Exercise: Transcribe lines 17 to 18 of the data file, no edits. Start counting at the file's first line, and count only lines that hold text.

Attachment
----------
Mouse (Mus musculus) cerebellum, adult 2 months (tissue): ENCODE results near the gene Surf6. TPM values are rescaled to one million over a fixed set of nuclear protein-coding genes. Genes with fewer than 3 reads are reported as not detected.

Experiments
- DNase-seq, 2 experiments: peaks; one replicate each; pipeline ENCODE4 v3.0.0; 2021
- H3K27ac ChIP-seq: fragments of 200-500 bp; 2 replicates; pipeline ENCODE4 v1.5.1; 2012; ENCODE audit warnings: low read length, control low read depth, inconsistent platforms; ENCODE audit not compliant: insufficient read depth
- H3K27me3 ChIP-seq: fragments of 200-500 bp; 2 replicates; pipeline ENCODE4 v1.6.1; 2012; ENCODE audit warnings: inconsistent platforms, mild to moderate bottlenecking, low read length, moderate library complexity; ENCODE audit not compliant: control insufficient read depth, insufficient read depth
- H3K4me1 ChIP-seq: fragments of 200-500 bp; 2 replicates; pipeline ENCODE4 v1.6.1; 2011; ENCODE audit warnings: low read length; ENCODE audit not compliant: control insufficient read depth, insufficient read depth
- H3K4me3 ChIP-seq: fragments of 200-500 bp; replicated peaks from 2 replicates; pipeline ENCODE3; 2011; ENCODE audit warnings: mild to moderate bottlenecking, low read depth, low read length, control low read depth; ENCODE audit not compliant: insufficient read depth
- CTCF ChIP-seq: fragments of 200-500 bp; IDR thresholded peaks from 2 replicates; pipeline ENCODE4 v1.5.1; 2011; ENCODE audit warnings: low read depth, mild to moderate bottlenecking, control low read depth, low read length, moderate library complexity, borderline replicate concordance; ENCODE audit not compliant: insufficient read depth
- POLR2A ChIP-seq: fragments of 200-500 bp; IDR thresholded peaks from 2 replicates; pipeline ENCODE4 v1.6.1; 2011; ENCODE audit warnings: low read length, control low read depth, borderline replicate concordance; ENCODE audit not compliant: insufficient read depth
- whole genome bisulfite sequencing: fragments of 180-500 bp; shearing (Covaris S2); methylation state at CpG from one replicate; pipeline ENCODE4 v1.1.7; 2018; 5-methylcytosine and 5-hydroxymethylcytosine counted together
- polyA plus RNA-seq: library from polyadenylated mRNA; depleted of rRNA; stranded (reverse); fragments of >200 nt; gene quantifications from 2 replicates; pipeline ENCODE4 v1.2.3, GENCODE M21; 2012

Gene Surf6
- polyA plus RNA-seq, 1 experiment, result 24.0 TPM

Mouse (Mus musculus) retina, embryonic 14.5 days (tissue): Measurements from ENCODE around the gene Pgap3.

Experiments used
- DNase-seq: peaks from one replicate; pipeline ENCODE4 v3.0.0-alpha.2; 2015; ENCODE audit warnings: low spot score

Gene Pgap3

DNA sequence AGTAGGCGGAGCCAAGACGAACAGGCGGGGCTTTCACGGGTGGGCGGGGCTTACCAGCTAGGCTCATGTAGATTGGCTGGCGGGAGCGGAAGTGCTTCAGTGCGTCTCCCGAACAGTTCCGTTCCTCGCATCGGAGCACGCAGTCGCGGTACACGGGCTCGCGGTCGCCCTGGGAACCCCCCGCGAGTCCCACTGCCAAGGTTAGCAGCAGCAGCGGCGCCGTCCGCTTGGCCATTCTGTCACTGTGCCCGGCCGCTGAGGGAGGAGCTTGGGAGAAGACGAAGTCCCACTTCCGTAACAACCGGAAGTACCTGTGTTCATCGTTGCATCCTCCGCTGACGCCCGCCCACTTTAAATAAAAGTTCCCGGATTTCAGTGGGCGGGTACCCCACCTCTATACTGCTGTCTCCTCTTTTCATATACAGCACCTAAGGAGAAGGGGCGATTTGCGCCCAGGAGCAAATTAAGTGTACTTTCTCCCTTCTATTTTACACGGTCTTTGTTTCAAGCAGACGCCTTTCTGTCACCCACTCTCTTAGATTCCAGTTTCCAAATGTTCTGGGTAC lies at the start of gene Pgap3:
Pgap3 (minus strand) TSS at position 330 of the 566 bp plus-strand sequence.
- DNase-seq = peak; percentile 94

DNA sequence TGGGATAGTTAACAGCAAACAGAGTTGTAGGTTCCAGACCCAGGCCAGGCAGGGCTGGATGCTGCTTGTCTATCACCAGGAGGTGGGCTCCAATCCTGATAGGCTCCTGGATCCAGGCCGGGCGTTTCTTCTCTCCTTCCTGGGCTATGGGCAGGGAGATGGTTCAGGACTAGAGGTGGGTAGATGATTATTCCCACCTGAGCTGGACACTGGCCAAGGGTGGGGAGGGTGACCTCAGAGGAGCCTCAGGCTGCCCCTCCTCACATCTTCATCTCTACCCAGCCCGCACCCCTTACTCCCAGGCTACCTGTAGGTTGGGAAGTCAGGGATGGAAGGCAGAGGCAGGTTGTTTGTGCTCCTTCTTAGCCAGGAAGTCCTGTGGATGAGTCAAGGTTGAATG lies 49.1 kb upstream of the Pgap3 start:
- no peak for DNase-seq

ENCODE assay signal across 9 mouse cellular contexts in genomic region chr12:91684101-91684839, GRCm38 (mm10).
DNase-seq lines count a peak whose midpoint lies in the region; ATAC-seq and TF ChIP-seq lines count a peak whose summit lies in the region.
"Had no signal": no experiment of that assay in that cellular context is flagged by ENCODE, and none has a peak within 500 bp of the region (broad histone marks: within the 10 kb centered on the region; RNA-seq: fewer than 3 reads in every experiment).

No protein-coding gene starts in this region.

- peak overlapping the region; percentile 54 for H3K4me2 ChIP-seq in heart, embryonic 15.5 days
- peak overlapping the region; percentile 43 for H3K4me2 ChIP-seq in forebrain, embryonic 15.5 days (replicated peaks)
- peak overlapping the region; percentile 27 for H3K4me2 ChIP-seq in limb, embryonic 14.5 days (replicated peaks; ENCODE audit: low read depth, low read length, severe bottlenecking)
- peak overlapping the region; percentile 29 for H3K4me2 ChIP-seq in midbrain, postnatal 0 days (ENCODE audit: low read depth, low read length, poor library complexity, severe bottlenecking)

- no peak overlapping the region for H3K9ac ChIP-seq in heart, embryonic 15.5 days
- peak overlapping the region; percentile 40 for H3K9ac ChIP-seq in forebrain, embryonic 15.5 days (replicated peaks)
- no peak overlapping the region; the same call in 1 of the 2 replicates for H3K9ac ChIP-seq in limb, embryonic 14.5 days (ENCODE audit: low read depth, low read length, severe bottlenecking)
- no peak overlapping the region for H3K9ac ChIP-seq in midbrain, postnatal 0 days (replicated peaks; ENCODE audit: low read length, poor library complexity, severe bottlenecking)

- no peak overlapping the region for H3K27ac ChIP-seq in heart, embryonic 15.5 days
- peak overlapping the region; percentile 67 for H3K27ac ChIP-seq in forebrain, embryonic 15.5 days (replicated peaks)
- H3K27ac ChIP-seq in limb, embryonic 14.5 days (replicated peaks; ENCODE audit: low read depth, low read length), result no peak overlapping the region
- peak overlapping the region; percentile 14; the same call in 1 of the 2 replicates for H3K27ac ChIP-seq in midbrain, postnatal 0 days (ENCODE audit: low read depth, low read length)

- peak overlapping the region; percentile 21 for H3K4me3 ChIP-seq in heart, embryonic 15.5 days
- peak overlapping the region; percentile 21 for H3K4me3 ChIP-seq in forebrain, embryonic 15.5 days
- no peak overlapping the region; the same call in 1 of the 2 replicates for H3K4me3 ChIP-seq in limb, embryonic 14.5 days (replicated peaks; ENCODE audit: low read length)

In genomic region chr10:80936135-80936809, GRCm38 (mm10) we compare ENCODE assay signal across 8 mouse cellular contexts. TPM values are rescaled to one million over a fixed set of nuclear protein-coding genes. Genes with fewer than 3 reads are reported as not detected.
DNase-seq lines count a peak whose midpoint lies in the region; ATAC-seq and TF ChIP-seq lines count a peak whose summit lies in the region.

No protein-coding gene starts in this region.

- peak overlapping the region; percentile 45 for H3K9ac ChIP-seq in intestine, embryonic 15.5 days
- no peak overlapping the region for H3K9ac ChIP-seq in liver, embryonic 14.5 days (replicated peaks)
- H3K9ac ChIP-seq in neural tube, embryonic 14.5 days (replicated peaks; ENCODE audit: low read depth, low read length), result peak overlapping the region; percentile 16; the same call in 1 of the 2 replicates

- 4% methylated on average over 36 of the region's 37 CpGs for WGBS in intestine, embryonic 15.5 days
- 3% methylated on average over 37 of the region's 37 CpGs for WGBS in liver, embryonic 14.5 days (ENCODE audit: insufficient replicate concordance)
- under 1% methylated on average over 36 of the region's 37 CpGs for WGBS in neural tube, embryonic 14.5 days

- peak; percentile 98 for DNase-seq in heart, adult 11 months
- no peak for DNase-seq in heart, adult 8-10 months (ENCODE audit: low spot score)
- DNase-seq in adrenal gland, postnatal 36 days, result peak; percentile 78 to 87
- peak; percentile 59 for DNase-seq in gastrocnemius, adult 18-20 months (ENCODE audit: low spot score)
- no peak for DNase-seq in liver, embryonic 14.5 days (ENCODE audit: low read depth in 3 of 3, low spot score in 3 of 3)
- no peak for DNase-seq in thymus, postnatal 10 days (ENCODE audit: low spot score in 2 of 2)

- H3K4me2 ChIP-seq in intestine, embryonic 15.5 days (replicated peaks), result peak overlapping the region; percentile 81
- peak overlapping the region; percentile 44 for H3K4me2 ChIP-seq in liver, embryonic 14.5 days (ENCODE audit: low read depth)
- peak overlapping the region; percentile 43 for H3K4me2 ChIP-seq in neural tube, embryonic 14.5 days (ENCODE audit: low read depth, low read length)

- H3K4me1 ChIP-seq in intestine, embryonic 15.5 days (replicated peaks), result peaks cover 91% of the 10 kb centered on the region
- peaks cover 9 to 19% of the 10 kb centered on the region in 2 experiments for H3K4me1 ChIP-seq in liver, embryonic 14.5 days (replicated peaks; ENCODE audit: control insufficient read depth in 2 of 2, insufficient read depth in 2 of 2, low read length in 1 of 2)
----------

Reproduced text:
Gene Pgap3

DNA sequence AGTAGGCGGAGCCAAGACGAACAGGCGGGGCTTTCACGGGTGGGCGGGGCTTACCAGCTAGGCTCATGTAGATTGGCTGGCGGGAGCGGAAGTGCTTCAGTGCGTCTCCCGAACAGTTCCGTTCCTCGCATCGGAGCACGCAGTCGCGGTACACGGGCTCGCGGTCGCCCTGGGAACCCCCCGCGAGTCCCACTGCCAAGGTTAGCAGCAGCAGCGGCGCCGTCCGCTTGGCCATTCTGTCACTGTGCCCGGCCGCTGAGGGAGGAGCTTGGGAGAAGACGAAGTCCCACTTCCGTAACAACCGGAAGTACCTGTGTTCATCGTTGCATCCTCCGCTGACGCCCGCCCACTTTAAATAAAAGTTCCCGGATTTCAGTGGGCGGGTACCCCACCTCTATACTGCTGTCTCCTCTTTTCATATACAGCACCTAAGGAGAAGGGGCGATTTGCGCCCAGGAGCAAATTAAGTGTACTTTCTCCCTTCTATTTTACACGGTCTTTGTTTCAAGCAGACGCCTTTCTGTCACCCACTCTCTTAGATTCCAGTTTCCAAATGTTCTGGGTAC lies at the start of gene Pgap3: